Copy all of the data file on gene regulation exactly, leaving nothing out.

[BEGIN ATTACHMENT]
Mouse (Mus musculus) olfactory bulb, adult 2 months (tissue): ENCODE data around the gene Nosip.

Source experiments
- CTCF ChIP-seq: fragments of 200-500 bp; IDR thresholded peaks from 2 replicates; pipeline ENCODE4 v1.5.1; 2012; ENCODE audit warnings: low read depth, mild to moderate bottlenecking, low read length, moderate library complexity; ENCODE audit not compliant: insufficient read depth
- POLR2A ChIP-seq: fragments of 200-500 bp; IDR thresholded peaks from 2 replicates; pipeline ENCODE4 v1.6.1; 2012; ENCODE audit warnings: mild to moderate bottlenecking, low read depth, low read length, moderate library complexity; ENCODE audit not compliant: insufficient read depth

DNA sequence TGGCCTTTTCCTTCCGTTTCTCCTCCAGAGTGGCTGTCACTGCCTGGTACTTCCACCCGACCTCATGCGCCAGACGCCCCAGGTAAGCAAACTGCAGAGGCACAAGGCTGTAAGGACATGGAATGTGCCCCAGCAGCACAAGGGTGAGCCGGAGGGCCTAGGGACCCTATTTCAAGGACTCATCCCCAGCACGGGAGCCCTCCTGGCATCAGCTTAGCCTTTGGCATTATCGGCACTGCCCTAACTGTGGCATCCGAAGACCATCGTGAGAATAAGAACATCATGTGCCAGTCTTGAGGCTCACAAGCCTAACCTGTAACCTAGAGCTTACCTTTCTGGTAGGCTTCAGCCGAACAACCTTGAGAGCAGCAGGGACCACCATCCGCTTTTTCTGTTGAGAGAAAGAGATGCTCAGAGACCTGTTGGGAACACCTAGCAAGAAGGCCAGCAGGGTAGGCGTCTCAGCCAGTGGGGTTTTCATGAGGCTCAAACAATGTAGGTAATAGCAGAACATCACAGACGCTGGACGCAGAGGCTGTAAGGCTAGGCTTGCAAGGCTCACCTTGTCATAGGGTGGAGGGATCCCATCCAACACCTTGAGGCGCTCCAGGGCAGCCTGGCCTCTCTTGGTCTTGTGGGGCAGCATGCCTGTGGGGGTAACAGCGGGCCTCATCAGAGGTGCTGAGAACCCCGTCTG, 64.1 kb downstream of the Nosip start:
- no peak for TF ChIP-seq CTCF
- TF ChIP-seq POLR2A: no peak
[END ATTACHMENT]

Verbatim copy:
Mouse (Mus musculus) olfactory bulb, adult 2 months (tissue): ENCODE data around the gene Nosip.

Source experiments
- CTCF ChIP-seq: fragments of 200-500 bp; IDR thresholded peaks from 2 replicates; pipeline ENCODE4 v1.5.1; 2012; ENCODE audit warnings: low read depth, mild to moderate bottlenecking, low read length, moderate library complexity; ENCODE audit not compliant: insufficient read depth
- POLR2A ChIP-seq: fragments of 200-500 bp; IDR thresholded peaks from 2 replicates; pipeline ENCODE4 v1.6.1; 2012; ENCODE audit warnings: mild to moderate bottlenecking, low read depth, low read length, moderate library complexity; ENCODE audit not compliant: insufficient read depth

DNA sequence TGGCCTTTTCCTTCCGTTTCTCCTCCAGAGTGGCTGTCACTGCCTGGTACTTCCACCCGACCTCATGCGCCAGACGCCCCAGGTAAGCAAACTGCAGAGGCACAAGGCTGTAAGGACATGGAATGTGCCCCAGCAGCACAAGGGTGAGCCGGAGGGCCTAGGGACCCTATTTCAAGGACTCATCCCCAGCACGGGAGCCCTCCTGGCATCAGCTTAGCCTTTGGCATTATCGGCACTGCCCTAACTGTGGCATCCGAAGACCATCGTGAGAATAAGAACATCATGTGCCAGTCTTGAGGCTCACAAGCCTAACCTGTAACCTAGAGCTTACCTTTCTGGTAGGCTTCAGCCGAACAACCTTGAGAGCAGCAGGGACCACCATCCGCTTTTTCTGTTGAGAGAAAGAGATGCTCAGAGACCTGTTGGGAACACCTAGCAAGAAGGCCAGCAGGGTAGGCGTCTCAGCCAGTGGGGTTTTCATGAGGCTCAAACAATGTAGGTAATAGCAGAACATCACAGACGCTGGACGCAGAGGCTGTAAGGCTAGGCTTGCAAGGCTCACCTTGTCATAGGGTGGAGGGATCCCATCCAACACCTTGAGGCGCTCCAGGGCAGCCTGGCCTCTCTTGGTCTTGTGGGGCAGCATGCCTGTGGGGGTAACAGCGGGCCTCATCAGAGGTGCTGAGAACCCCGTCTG, 64.1 kb downstream of the Nosip start:
- no peak for TF ChIP-seq CTCF
- TF ChIP-seq POLR2A: no peak